“2012 Samcheok Jeongwol Daeboreum Festival”: A festival celebrating the full moon runs through Feb. 6 at the Expo Town Plaza in Samcheok, Gangwon Province. Jeongwol Daeboreum is a ceremony held on the first full moon of the lunar calendar to bring health and luck in the coming year. The festival is composed of games and events including juldarigi (tug-of-war), yutnori (a board game played by tossing sticks) and burning daljip (a tradition of burning a bundle of twigs to bring good luck). For more information, visit www.samcheok.go.kr. 
A scene of the “2012 Samcheok Jeongwol Daeboreum Festival.” (Samcheok City)

“The Paju Provence Light Festival”: Under the theme “A Love Story With Light,” the Grand Open Provence in Paju, Gyeonggi Province, has been decorated with some 4 million LED lamps in various shades. The festival, which opened on Nov. 19 last year, will run through April 1 at the massive park just outside of Seoul. The festival features the nation’s largest light tunnel, a “love park” with four different hearts, which is a great place for couples, and various other light-works. Organizers have been preparing for the festival for a year and three months for perfection. Tickets cost 5,000 won for adults and 3,000 won for students. For more information, call (031) 945-7547 or visit www.provence.co.kr

“The 107th Seoul Comic World”: The event for amateur cartoon and animation authors will be held Feb.11-12 at SETEC, southern Seoul. The first event took place in 1999. The upcoming event will provide up-and-coming cartoonists with the chance to introduce and even sell their works to visitors. Contests will be held on the sectors of illustration, storytelling and costume play. To display and sell their works, authors must send applications and works to setechno@hanmail.net ahead of the event. Tickets will cost 4,000 won with special discounts to group visitors of more than 20 people. For more information, call (02) 3142-2137 or visit www.comicw.co.kr.

Dance

“This is Modern 3”: Universal Ballet Theater presents the third installment in the “This is Modern” series in which the dance company offers four modern dances by established choreographers. The show is composed with Jiri Kylian’s “Petite Mort” and “SECHS TANZE,” William Forsythe’s “In the Middle, Somewhat Eleated” and Ohad Naharin’s “MINUS 7.” The show will run from Feb. 18-19 at Universal Art Center in Neung-dong, eastern Seoul, from Feb. 28-29 at Parthenon Tama Cultural Center in Tokyo, from April 14-15 at The National Theater in Taipei in Taiwan. For the Seoul show, tickets range from 10,000-70,000 won. For more information, visit www.uac.co.kr.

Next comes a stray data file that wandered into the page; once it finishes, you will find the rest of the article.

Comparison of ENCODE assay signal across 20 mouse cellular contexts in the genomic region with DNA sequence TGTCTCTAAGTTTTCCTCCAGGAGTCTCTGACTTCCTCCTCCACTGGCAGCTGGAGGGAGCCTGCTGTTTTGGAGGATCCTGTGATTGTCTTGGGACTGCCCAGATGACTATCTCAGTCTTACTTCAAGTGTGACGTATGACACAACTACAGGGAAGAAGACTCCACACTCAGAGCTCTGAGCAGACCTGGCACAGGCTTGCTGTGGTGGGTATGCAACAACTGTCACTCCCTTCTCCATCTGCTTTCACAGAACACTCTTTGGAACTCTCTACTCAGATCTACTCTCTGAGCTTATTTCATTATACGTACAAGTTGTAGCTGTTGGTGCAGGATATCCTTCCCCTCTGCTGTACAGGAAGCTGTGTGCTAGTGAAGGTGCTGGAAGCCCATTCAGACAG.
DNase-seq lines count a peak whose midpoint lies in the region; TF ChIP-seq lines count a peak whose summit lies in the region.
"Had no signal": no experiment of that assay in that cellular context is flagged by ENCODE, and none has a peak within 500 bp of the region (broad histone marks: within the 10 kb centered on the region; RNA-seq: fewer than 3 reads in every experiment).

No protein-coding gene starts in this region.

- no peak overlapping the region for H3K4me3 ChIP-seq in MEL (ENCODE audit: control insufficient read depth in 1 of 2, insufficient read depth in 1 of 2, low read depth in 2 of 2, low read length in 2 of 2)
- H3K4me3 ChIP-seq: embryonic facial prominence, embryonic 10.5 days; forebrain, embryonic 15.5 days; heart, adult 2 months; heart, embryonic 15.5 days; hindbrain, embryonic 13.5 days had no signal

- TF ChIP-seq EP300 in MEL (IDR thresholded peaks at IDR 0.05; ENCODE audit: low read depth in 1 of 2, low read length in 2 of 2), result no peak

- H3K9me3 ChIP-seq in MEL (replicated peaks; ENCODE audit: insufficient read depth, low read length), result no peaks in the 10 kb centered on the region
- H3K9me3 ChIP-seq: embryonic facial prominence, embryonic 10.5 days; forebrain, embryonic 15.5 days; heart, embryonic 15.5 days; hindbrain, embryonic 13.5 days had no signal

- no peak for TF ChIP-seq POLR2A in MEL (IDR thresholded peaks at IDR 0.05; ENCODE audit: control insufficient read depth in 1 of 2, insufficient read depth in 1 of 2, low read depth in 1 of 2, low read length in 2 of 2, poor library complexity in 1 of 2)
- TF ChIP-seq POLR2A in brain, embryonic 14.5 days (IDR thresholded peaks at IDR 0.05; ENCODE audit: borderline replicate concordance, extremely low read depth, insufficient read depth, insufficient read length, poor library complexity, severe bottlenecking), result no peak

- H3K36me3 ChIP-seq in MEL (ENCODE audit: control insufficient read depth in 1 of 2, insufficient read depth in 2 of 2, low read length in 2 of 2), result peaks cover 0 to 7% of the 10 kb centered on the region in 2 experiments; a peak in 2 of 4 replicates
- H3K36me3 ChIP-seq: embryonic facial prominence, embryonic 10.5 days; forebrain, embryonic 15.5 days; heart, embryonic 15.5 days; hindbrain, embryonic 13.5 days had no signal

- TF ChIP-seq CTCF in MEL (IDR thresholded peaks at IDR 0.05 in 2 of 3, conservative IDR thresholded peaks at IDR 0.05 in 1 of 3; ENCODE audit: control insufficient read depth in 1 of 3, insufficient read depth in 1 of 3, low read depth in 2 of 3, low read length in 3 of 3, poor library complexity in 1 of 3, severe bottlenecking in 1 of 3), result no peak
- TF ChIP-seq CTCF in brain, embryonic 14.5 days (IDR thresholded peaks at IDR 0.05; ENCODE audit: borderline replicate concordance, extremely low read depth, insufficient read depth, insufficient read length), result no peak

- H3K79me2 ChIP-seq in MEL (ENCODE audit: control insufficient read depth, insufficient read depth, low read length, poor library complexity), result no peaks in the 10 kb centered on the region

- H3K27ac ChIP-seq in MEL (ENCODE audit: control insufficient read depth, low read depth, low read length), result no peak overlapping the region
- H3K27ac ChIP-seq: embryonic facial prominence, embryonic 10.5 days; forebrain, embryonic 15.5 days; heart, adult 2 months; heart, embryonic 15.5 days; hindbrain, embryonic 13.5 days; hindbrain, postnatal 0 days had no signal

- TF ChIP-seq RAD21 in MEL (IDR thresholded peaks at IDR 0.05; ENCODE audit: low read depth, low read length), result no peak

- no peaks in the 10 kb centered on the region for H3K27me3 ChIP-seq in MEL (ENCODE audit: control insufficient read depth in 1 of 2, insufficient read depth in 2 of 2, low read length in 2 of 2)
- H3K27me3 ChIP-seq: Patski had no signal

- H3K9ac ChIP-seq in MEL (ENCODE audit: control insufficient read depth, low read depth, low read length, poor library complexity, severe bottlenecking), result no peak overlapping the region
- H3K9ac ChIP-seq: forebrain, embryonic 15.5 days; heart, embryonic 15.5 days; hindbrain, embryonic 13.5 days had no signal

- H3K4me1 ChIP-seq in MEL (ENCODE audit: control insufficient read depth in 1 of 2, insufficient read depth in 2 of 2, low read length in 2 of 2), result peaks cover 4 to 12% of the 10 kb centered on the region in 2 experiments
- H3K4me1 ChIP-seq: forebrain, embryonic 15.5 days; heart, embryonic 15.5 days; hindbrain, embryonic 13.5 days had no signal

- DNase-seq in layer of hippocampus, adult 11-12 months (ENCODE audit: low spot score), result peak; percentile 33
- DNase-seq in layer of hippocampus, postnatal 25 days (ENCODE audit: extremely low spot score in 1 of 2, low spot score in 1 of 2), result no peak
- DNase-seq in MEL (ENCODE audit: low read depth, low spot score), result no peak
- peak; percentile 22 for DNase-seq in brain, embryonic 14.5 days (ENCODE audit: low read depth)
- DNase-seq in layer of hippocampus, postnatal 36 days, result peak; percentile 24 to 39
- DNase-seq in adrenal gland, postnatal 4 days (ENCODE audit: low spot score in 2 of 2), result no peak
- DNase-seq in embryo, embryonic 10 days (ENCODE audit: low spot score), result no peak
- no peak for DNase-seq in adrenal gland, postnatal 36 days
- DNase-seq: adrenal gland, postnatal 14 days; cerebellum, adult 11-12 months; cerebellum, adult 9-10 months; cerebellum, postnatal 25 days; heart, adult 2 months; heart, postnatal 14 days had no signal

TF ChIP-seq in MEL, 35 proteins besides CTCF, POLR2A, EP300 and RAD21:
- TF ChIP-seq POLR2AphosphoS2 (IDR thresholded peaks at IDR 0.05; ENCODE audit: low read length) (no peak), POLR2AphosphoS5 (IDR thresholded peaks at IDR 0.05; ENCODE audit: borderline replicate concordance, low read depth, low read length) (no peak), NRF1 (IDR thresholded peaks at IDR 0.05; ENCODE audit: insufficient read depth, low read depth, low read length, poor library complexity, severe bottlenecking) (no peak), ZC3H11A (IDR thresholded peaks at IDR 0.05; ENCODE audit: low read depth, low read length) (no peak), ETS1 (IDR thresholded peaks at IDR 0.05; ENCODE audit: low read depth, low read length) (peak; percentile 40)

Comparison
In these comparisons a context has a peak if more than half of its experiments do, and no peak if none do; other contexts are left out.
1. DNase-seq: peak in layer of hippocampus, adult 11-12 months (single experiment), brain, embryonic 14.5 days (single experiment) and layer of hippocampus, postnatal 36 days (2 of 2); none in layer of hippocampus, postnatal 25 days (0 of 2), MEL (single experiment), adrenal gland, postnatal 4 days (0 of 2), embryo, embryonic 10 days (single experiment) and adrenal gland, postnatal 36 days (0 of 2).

A scene from Universal Ballet Company’s “This is Modern 3.” (UBC)

“Giselle”: Korea National Ballet will stage the acclaimed “Giselle,” which marked the company’s first-ever sell-out last year. The 19th century French classical ballet will be choreographed by Patrice Bart, first ballet master and associate director of dance at the Paris Opera Ballet, like last year. It will run from March 1-4 at Seoul Arts Center’s Opera Theater in Seocho-dong, southern Seoul. Tickets range from 5,000-50,000 won. For more information, call (02) 580-1300 or visit www.kballet.org.

“Legend of Flower 2”: Walkerhill presents a Korean cultural dinner show which mixes traditional dance with contemporary elements. The show tells a compelling, romantic tale revolving around two lovers. It features 248 outfits, 108 traditional props and instruments to add grandeur to four scenes ― flower, water and fire, wind, and golden earth. The five drum dance is the highlight of the performance. The show has an open run at the Sheraton Grande Walkerhill’s “Walkerhill Theater” in Gwangjang-dong, eastern Seoul. Tickets range from 60,000 won to 300,000 won. For more information, call (02) 455-5000 or visit www.legendofflower.com.

“Miso”: Translated as “beautiful smile,” this musical offers a compact presentation of everything Korean culture first-timers could wish for. It blends ten different kinds of traditional dances, five traditional games and a wedding ritual into the storyline based on a well-known folktale, “The Tale of Chunhyang.” There are very few spoken lines throughout the performance, making it ideal for audiences of diverse nationalities. “Miso” is showing as an open run at Chongdong Theater in Jeong-dong, central Seoul. Tickets range from 30,000 won to 50,000 won. For more information, call (02) 751-1500 or visit www.koreamiso.com.

Classical Music